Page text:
Seven Essential Things You Need to Know about Windows 8 and Windows RT


Thinking of upgrading to Windows 8 or buying a PC with the new operating system? Confused by all the changes in Windows that have taken place? In this article I will try to give answers to some basic questions about the new systems. Here are the essential things you need to know before you upgrade or buy anything.

1. What is the difference between Windows 8 and Windows RT?

There are actually two distinct new versions of Windows. They are intended for different kinds of hardware and Microsoft marketing has not explained the difference very well. One version is called Windows 8; the other is sometimes called Windows 8 RT but, more often, just Windows RT.

Windows RT is designed to run on mobile platforms that use what are called ARM processors and it will not run on conventional PCs that use x86/64 processors.. It is oriented to a touch interface and will only run software that is specifically written for it. It also will not run many older peripherals. Note that RT is the operating system on the recently released tablet from Microsoft called Surface.

The system called Windows 8 is for conventional PCs that use x86/64 processors but with a lot of emphasis on using touch screens. However, it will run most legacy programs. This is the system to use for upgrading older Windows versions.  To break into the new era of touch screens, Microsoft has given Windows 8 a split personality. In many ways it is like two operating systems in one package. It has one interface that looks much like the Windows 7 desktop (but no Start menu) and it has another interface with colorful tiles that is intended mostly for systems with touch screens. This tile interface is the default and is called the “Start Screen”. Using Windows 8 tends to involve switching back and forth between the two interfaces.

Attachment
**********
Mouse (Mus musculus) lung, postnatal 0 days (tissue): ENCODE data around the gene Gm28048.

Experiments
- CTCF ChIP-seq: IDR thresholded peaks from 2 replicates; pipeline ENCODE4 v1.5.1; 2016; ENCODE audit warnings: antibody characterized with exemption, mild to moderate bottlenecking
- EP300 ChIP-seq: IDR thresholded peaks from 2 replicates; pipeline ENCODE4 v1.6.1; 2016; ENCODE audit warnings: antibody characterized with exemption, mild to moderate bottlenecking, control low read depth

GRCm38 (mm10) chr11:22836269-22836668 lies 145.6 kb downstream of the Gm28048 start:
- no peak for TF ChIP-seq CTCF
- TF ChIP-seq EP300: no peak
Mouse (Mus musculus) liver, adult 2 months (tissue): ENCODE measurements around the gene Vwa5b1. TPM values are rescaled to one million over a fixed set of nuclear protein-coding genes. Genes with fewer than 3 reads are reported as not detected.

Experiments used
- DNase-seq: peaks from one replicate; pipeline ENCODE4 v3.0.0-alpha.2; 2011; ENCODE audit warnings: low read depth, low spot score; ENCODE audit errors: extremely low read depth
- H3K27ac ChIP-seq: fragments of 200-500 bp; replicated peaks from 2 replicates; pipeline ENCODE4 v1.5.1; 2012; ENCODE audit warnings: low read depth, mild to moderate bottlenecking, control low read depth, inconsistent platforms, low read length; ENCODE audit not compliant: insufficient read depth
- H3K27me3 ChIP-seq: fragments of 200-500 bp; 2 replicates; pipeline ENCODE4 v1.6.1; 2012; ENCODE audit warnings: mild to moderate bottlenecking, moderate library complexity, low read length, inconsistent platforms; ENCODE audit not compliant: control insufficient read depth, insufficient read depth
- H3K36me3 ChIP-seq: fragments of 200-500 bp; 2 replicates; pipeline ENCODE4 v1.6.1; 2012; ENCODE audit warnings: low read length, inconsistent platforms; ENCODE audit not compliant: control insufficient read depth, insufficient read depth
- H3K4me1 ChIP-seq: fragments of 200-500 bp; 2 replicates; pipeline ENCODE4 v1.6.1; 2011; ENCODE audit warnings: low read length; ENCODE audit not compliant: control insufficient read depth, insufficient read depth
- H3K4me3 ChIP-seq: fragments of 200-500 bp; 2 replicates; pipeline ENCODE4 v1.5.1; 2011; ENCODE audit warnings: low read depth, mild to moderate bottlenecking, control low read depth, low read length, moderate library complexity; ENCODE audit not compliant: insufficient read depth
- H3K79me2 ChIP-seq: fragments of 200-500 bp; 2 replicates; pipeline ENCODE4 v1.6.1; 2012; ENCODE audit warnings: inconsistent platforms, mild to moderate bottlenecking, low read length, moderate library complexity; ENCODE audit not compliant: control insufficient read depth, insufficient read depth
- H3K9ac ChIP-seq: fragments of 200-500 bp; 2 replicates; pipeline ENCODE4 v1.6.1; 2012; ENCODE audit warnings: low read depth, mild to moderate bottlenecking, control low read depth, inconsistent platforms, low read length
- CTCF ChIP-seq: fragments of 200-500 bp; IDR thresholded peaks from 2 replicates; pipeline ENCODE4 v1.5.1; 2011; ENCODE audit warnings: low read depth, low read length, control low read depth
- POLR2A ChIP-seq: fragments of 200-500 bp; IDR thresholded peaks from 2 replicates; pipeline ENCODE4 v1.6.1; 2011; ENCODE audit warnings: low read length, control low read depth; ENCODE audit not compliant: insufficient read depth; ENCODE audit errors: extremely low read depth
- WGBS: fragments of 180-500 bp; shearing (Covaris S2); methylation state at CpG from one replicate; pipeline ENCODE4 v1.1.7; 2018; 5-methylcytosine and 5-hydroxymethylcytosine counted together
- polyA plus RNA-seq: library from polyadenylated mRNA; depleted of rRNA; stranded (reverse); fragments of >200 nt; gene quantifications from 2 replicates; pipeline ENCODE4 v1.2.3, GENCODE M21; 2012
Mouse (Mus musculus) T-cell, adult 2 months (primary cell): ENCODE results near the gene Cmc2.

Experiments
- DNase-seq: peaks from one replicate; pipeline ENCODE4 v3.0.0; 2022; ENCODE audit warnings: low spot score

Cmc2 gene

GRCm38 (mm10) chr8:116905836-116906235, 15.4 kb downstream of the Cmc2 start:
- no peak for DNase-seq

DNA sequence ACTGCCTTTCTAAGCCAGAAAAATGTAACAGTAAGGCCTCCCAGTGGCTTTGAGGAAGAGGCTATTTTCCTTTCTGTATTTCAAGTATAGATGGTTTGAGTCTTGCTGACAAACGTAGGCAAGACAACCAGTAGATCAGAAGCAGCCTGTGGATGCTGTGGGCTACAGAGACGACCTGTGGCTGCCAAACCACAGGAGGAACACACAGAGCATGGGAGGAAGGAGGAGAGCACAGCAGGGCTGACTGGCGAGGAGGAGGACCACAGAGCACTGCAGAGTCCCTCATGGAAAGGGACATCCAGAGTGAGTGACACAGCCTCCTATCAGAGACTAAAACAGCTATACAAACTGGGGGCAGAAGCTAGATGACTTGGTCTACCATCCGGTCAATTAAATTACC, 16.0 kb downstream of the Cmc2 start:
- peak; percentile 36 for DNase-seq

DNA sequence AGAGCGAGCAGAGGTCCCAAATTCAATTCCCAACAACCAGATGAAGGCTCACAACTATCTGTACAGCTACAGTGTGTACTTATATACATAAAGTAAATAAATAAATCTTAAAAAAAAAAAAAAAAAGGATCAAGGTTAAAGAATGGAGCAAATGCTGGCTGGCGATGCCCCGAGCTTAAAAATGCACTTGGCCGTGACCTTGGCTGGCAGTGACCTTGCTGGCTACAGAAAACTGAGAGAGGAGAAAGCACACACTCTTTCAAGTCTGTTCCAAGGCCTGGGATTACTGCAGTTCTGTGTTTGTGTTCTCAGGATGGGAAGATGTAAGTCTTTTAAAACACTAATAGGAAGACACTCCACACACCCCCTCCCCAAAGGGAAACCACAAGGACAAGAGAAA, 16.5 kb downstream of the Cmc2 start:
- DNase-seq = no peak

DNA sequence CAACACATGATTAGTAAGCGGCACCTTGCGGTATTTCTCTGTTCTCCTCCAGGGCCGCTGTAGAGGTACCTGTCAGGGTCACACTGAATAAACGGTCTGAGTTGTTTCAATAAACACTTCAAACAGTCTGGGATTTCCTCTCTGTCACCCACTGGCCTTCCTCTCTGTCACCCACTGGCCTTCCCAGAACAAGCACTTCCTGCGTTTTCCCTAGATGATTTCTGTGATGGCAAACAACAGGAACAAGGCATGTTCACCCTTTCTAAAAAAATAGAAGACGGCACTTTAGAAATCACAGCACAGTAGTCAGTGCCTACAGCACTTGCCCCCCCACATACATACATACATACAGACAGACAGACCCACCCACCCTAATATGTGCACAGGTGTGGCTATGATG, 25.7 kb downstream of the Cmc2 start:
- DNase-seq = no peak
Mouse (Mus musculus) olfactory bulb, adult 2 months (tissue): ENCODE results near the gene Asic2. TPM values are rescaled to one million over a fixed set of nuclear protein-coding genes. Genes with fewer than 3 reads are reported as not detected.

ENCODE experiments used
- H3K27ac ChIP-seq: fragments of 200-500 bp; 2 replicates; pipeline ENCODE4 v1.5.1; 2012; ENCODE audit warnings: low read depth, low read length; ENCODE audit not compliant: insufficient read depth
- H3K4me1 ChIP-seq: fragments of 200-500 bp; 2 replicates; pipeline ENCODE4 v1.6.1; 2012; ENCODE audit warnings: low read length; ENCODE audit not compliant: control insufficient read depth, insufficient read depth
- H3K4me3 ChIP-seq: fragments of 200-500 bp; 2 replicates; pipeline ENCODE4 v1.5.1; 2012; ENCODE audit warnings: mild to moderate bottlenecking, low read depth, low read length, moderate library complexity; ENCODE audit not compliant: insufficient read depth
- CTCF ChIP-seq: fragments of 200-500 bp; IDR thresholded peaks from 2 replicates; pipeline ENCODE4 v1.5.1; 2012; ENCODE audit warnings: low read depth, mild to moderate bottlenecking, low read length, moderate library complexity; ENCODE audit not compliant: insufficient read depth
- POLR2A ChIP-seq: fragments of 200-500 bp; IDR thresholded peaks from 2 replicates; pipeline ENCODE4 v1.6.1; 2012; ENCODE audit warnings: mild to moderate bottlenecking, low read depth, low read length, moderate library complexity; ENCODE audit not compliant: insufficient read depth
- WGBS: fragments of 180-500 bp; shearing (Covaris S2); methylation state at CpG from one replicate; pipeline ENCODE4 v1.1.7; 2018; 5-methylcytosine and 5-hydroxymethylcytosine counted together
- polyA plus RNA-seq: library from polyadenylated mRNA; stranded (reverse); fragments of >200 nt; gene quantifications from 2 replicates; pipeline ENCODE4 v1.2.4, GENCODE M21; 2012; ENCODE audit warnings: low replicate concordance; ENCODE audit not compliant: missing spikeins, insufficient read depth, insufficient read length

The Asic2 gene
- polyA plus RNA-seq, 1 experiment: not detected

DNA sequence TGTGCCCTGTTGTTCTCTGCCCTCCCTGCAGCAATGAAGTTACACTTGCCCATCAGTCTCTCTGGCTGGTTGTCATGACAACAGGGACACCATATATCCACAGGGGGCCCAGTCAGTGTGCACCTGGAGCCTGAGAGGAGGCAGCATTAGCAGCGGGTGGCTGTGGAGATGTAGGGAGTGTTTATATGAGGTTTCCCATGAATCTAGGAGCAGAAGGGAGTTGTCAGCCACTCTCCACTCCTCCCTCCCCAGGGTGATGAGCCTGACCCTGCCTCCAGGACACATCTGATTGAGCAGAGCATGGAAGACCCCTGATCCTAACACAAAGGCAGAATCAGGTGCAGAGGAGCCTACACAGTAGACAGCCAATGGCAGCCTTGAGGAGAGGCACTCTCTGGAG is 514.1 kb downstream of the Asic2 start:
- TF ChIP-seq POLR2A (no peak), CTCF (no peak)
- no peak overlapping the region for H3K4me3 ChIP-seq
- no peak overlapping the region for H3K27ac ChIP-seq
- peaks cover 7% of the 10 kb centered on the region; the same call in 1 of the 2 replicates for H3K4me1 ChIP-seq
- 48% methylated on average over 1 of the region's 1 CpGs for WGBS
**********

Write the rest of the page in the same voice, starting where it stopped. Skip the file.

2. Can you use Windows 8 on a system with a mouse and no touch screen?

Yes, it is possible to use Windows 8 in a purely point-and-click environment. But in my personal experience it takes some getting used to and it can be frustrating at first. For example, the absence of a Start button and Start Menu requires an adjustment in thinking. With or without a touch screen, Windows 8 requires learning new ways to do things.

3. What existing Windows systems can be upgraded to Windows 8?

You can use an upgrade edition of Windows 8 (not RT) on Windows XP, Vista, and 7. However, only Windows 7 systems will allow for the transfer of existing files, programs and settings. If your PC is running Windows XP or Windows Vista, you will need to reinstall your programs.

To check what legacy applications work on Windows 8, you can download the Upgrade Assistant from this Microsoft link. You can also check hardware compatibility at this Microsoft page. According to Microsoft, the minimum system requirements are as shown below (but personally I would double the RAM and the disk space):

  • Processor: 1 gigahertz (GHz) or faster with support for PAE, NX, and SSE2 (more info)
  • RAM: 1 GB (32-bit) or 2 GB (64-bit)
  • Hard disk space: 16 GB (32-bit) or 20 GB (64-bit)
  • Graphics card: Microsoft DirectX 9 graphics device with WDDM driver

Note that these requirements are a minimum and probably do not allow for very much activity on the PC.

4. What are the new Metro or Windows Store apps?

As part of its growing emphasis on mobile platforms, Microsoft has begun its own collection of apps for its new operating systems with an online source called the Windows Store. Microsoft originally called these little programs Metro apps but a trademark dispute led to a name change and they are now called “Windows Store” apps. In emulation of Apple, all Windows Store apps have to be approved by Microsoft. There are currently far fewer of these apps for Windows 8/RT than there are for Apple IOS or Android platforms but developers are adding new ones as time goes by.